Among the fading “other worlds”…there is only one place in the whole country! Tobita Shinchi” is bustling with people today. | FRIDAY DIGITAL

Among the fading “other worlds”…there is only one place in the whole country! Tobita Shinchi” is bustling with people today.

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Taiyoshi Hyakuban” retains the atmosphere of a brothel built in the Taisho era. It is designated as a Tangible Cultural Property of Japan (courtesy of Mr. Ikoma).

Places that are cut off from our daily lives, or have been left far behind in history, or have never attracted people in the first place: the other world. In the book “Reporto: Map of Japan’s Otherworldly Realms, 32 Taboo Zones You Cannot Visit! Taboo Zones 32” (edited by Kazarayudo, Seidansha Publico) introduces such “other worlds” scattered throughout Japan.

The book is divided into sections such as “war, black market,” “colorful town,” “industry, transportation,” and “nature,” and describes the history and current conditions of 32 “other worlds,” including the Matsushiro Imperial Headquarters, Fukushima Daiichi Nuclear Power Plant, and Gunkanjima Island. In this issue, we interviewed Akira Ikoma, a sex journalist in charge of the “Shikigai” part of the book, about the current status of Shikigai as a “different world.

Shiki-gai have long existed in places separated from the places where ordinary citizens lead their lives, and they are a “different world. Historically, because it was more cost-effective to govern these places by consolidating them into a single location, the authorities of the time “segregated” them from the living spaces of the public. Famous examples include brothels such as Yoshiwara and the “red line” and “blue line.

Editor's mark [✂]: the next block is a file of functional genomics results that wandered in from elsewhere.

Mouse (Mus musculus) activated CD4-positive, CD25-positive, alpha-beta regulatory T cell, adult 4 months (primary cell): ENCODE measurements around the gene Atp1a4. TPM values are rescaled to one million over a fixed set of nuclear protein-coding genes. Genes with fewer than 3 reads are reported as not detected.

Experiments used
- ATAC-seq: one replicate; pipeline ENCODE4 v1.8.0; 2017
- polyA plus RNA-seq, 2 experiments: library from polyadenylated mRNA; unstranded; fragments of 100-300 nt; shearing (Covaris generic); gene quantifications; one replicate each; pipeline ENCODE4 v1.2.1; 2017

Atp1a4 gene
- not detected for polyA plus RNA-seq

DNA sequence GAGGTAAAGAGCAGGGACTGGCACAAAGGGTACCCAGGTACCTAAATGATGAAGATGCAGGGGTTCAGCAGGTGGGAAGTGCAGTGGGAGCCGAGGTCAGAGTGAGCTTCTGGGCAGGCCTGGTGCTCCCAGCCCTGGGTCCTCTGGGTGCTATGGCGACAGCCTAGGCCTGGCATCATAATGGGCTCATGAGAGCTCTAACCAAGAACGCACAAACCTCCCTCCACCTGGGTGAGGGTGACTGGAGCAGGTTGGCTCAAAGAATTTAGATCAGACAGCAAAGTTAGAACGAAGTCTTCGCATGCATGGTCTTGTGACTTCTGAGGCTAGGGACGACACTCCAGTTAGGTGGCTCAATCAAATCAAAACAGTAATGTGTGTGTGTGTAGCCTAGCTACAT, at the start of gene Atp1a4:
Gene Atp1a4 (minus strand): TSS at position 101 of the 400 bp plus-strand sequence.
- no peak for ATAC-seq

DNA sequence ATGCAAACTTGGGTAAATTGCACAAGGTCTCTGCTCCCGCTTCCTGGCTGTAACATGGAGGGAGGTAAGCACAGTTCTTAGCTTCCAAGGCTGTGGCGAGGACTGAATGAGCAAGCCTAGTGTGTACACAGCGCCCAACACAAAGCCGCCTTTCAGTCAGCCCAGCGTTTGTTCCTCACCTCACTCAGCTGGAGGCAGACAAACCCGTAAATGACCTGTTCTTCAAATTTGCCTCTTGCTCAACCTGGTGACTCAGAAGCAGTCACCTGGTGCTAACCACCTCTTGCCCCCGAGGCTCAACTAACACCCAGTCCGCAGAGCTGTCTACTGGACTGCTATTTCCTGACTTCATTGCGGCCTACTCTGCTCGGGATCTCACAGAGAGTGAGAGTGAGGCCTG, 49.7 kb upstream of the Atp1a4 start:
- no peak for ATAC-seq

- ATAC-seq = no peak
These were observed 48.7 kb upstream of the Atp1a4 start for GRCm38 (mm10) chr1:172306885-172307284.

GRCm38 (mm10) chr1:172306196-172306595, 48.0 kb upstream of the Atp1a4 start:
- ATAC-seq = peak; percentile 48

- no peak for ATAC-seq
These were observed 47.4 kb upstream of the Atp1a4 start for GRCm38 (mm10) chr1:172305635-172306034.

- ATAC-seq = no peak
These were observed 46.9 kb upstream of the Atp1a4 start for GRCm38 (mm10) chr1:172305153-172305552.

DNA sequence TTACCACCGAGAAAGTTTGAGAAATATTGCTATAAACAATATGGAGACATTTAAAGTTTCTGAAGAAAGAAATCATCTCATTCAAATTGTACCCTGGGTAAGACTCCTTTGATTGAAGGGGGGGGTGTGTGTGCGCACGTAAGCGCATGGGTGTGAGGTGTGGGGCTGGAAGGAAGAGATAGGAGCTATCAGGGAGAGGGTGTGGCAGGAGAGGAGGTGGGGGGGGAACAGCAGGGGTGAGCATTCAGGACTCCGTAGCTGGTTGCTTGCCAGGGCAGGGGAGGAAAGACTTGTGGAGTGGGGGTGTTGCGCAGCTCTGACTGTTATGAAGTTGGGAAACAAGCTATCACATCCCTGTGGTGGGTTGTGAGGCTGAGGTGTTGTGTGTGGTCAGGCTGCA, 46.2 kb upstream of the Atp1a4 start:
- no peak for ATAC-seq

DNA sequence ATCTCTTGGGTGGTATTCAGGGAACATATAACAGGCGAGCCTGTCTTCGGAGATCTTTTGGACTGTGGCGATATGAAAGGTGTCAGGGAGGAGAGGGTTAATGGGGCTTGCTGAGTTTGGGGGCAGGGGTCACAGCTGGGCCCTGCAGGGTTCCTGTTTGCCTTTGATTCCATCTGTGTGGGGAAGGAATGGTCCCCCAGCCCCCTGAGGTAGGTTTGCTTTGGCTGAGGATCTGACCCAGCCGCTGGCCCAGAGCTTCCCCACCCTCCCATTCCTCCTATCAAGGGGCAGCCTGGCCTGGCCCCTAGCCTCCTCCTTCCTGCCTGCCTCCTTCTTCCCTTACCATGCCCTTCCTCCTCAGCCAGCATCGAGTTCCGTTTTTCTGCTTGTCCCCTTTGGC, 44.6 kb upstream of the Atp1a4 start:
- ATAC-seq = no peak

In recent years, however, the presence of these “red-lined” areas seems to be fading away. Ikoma explains the reason for this.

The biggest reason is the increase in the number of business trip-type sex establishments such as delivery health clubs. As business trip-type sex stores become mainstream in terms of number, the number of users of colorful areas is relatively decreasing. Furthermore, as the crackdown on store-based brothels has become stricter, the number of “visible” entertainment districts has been decreasing.

However, a new “invisible” red-light district has appeared. These are the rooms in the homes and hotels of delicatessen operators. Until then, you had to go to a red-light district to have sex, but now you can have sex at home, in a regular business hotel, or even in a city hotel.

In other words, the function of the “red-light district” has been decentralized, as the “other world of the spatial dimension” of the red-light district has been temporarily transformed into the “other world of the temporal dimension” in the rooms of homes and hotels. The “other world” of the time dimension was temporarily transformed into the “other world of the time dimension. It is difficult to imagine that the number of storefront brothels will increase in the future due to strict regulations. The less the presence of the real world, the more the presence of the Internet space and the time dimension.

In addition, while the number of young people playing in delivery services is increasing, the number of middle-aged and older people who used to play mainly at soap operas and other types of establishments is decreasing as they get older, which is also contributing to the decline in demand for colorful areas. In other cases, redevelopment and other trends of the times have resulted in the complete loss of the old atmosphere.

Kanazien (Gifu Prefecture) is a soap town based on a historic brothel, and about 20 years ago there were about 69 establishments operating there. It was close to the station and was a “different world” along with Yukoto (Shiga Prefecture). Then, with the rezoning, a wide road was built in the middle of the area. Now, when I go there in the morning, I see commuters, high school girls, and other local people passing by. There are still about 40 of them left, so I hope they do well.